Massimo Giovannini, CERN and INFN Milan-Bicocca.
By T Binoth, C Buttar, P J Clark and E W N Glover (eds.)
Taylor & Francis
LHC Physics collects the written versions of lectures delivered at the Scottish Universities Summer School in Physics that took place in August 2009, in St Andrews, and covers many relevant issues for people working on the analysis of LHC data. The first nine chapters include discussions about QCD, the Higgs, B physics, forward physics, quark–gluon plasma and physics beyond the Standard Model, complemented by lectures on the LHC accelerator and detectors. The last three chapters cover Monte Carlo event-generators, statistics for high-energy-physics data analyses, and Grid computing. The lecturers are top-level experts and the book provides a nice introduction to many topics in high-energy physics, making it a valuable addition to many libraries around the world, including those of the hundreds of universities and institutes that participate in the LHC experiments.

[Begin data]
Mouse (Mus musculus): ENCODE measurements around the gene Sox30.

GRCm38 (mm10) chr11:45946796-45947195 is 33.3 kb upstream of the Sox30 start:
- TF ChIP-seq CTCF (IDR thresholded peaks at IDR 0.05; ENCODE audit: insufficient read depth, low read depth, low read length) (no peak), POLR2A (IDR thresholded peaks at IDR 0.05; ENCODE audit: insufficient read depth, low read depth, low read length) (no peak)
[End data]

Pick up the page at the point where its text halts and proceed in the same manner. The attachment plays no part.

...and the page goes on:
The chapter on statistics is particularly useful as an introduction for the PhD students and postdocs who are heavily involved in data analyses. It addresses the relevance of Bayesian approaches and of the Markov-chain Monte Carlo tool, as well as the importance of providing results in the form of posterior probability distributions and how to deal properly with systematic uncertainties. It also overviews the topic of multivariate classifiers (with emphasis on “boosted decision trees”) and readers will probably appreciate the concluding remark that “while their use will no doubt increase as the LHC experiments mature, one should keep in mind that a simple analysis also has its advantages”.
Despite the book being published in 2012, it already seems somewhat old – a clear testimony to the amazing speed at which LHC results are being produced. Since the school took place, around 500 physics papers have been published by the LHC collaborations (a really impressive achievement), including many results that have significantly improved our understanding of most of the topics addressed in this book. While holding such summer schools is obviously important, one might wonder about the usefulness of the corresponding proceedings, especially when published more than two years after the school took place.
Carlos Lourenço, CERN.
Writing Science: How to Write Papers That Get Cited and Proposals That Get Funded
By Joshua Schimel
Oxford University Press
Hardback: £60 $99
Paperback: £22.50 $35